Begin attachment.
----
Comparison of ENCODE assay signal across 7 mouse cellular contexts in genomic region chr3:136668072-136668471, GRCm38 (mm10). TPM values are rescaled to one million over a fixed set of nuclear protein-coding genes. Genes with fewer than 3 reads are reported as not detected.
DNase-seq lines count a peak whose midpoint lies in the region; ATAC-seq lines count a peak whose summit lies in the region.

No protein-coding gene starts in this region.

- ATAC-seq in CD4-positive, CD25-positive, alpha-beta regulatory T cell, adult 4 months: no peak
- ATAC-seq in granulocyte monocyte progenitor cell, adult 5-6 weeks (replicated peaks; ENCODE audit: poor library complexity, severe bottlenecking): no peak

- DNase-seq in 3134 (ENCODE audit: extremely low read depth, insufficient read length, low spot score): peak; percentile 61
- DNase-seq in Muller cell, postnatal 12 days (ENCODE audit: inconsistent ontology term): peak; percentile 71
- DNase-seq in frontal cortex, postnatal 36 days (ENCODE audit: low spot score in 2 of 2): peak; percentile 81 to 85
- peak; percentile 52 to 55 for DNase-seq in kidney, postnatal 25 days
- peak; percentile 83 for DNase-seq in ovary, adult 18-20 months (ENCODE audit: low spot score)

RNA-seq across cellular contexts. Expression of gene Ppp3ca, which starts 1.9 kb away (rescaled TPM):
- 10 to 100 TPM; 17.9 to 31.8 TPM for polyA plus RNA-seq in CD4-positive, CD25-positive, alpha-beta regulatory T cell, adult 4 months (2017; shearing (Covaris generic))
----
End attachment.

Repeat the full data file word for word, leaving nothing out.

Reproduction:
Comparison of ENCODE assay signal across 7 mouse cellular contexts in genomic region chr3:136668072-136668471, GRCm38 (mm10). TPM values are rescaled to one million over a fixed set of nuclear protein-coding genes. Genes with fewer than 3 reads are reported as not detected.
DNase-seq lines count a peak whose midpoint lies in the region; ATAC-seq lines count a peak whose summit lies in the region.

No protein-coding gene starts in this region.

- ATAC-seq in CD4-positive, CD25-positive, alpha-beta regulatory T cell, adult 4 months: no peak
- ATAC-seq in granulocyte monocyte progenitor cell, adult 5-6 weeks (replicated peaks; ENCODE audit: poor library complexity, severe bottlenecking): no peak

- DNase-seq in 3134 (ENCODE audit: extremely low read depth, insufficient read length, low spot score): peak; percentile 61
- DNase-seq in Muller cell, postnatal 12 days (ENCODE audit: inconsistent ontology term): peak; percentile 71
- DNase-seq in frontal cortex, postnatal 36 days (ENCODE audit: low spot score in 2 of 2): peak; percentile 81 to 85
- peak; percentile 52 to 55 for DNase-seq in kidney, postnatal 25 days
- peak; percentile 83 for DNase-seq in ovary, adult 18-20 months (ENCODE audit: low spot score)

RNA-seq across cellular contexts. Expression of gene Ppp3ca, which starts 1.9 kb away (rescaled TPM):
- 10 to 100 TPM; 17.9 to 31.8 TPM for polyA plus RNA-seq in CD4-positive, CD25-positive, alpha-beta regulatory T cell, adult 4 months (2017; shearing (Covaris generic))